My new book explores how that ‘better’ idea took hold first in ‘free range’ workplaces; with their human-centred architecture and processes, flexible working, mindfulness classes. It looks at the evidence that these changes aren’t just nice, they produce better work. And it explores how ‘better’ as an ethos has seeped from workplace culture into the strategy, products, transparency, community and purpose of leading companies like Unilever, Vodafone and Microsoft. To do these trends justice I’ve stepped away from endless rational explanation and instead it’s full of infographics, visual examples, fascinating facts and inspiring angles.

The book just opened for crowdfunding and you can view a video, sample pages and more details at



John Grant was the co-founder of the legendary 1990s London creative agency St Luke’s; as famous for its free-range office, ethics and employee co-ownership as for its creative work for clients like Body Shop, IKEA and the BBC. John has published six previous business books on brands, sustainability, innovation and globalisation. All written to celebrate fresh ideas, bold experiments, spirit and change. John has worked as an entrepreneur (notably in an eco workplace venture with Deborah Meaden). Has advised some lovely companies like innocent, Method/Ecover, Eden and Ecotricity – on how to grow bigger. And some big companies like IKEA, Samsung, Unilever and Pepsi on how to be more human, relevant and lovable. His adventures along the way have led to him work for Napster (the pioneer of illegal file sharing), the Catalan independence movement and even the UK government (‘ActOnCO2’). John has a lifelong passion for wellbeing. For instance, as a student he was ‘captain’ of the Cambridge University Yoga Society. And it may be testament to the trends in this new book that he has been able to carve out a career as a corporate hippy?

The Challenge of conventional Market Research

‘traditional’ companies must adapt and change quickly if they want to continue being successful...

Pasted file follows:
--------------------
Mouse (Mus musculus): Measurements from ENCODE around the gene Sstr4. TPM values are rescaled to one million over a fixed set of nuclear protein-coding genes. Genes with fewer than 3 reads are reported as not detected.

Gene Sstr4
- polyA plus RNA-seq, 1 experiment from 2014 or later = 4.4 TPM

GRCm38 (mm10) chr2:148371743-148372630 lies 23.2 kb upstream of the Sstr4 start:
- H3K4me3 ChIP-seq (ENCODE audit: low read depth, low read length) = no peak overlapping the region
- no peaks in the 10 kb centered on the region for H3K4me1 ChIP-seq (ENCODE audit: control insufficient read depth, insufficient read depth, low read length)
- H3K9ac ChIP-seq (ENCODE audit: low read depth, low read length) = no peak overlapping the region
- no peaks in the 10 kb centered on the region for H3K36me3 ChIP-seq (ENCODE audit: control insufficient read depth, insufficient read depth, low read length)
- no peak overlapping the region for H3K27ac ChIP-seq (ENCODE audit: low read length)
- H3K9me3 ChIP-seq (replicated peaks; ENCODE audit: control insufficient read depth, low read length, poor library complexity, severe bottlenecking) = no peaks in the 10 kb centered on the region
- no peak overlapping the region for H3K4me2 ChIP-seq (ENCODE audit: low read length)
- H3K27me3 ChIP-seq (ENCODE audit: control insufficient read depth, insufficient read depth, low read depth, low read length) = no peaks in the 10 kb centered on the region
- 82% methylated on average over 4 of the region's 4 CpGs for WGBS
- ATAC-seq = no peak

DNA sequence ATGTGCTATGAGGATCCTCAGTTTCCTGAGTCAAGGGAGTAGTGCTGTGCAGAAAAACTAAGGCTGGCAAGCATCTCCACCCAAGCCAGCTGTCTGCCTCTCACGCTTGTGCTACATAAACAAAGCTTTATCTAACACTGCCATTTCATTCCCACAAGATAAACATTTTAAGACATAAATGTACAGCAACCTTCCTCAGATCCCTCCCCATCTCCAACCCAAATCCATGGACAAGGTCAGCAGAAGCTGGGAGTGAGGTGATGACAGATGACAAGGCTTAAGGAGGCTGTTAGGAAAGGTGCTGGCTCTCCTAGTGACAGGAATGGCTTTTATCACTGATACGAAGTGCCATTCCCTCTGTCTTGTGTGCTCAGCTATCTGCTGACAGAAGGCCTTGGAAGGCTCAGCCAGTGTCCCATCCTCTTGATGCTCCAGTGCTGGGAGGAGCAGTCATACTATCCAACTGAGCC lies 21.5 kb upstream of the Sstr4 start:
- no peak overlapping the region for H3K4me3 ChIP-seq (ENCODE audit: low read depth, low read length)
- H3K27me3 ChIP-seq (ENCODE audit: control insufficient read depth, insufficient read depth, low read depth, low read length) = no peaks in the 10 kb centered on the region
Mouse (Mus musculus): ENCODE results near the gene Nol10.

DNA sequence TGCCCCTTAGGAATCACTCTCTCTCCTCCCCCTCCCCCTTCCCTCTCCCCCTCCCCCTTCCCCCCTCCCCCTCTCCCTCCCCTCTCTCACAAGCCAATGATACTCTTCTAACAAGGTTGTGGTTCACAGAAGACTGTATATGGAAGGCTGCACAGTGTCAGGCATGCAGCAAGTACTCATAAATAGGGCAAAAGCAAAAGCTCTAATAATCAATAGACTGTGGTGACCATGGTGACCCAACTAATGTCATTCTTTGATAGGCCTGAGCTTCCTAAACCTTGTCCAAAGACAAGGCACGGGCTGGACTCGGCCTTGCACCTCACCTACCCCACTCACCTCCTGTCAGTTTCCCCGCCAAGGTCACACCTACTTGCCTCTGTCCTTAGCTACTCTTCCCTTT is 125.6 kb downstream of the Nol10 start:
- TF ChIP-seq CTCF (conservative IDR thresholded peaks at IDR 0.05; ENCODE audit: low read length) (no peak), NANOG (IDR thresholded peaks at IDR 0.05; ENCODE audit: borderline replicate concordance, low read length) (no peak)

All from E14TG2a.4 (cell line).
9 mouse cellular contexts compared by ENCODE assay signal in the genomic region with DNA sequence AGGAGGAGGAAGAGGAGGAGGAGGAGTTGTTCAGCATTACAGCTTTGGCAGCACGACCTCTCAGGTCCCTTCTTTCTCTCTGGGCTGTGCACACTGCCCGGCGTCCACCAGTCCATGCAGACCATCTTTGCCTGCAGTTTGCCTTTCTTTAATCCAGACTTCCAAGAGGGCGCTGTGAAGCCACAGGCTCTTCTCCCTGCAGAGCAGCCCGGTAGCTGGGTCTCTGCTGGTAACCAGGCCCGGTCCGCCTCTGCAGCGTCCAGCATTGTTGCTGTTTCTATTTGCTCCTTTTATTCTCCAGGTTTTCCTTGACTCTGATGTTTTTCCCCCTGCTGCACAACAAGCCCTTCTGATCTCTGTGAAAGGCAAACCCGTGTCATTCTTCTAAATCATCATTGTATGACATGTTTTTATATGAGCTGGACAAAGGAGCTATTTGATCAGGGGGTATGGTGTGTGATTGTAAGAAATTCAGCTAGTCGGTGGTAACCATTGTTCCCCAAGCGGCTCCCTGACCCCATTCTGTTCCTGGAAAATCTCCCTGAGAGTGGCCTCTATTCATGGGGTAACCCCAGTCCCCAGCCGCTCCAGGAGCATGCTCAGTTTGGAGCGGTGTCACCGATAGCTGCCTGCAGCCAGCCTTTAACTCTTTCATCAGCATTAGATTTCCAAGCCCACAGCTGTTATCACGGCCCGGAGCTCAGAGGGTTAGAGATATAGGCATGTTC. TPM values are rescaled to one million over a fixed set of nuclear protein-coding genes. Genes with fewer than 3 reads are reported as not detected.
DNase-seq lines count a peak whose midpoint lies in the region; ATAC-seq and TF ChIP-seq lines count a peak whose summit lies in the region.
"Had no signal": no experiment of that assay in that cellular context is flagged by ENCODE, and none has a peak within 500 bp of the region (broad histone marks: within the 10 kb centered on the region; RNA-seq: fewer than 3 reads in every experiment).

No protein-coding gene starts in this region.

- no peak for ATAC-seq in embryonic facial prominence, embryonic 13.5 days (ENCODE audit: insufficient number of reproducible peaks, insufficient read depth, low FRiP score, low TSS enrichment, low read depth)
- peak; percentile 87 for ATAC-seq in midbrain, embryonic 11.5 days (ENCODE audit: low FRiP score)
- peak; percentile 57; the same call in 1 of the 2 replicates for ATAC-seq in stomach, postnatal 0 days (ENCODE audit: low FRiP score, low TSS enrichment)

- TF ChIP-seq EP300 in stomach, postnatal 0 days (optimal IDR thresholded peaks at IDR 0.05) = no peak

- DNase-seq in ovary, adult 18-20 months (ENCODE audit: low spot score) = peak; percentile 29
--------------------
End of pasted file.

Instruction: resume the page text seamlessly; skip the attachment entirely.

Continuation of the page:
‘The Challenge of Traditional Research: New Data, Players and Methodologies’, by Jordi Ferrer, Snappy Research Co-Founder, was chosen as the best article by the Spanish magazine “Investigación y Marketing” (Research and Marketing) during the annual gala of AEDEMO (Spanish Association of Market Research, Marketing and Opinion).


The main challenge that market research companies need to face is that the very definition and scope of the market in which they operate has radically changed – and it will continue to rapidly change in the years to come.


Right now, ‘traditional research’ is competing in a ‘new’ market, which is a mix of many information types, data, technologies, and business models created by ‘outsiders’.  The result is that ‘traditional’ companies must adapt and change quickly if they want to continue being successful.


Components of the new market

This ‘new’ market and the market research environment is defined by three primary components:


New technology, data, and information

  • The emergence and widespread adoption of new technologies that allow for deep, systematic, and in most of the cases passive gathering of data and knowledge of consumers. At the same time they allow to interact with consumers in a much more effective and efficient way, in order to conduct research and collect information about their attitudes and behaviours.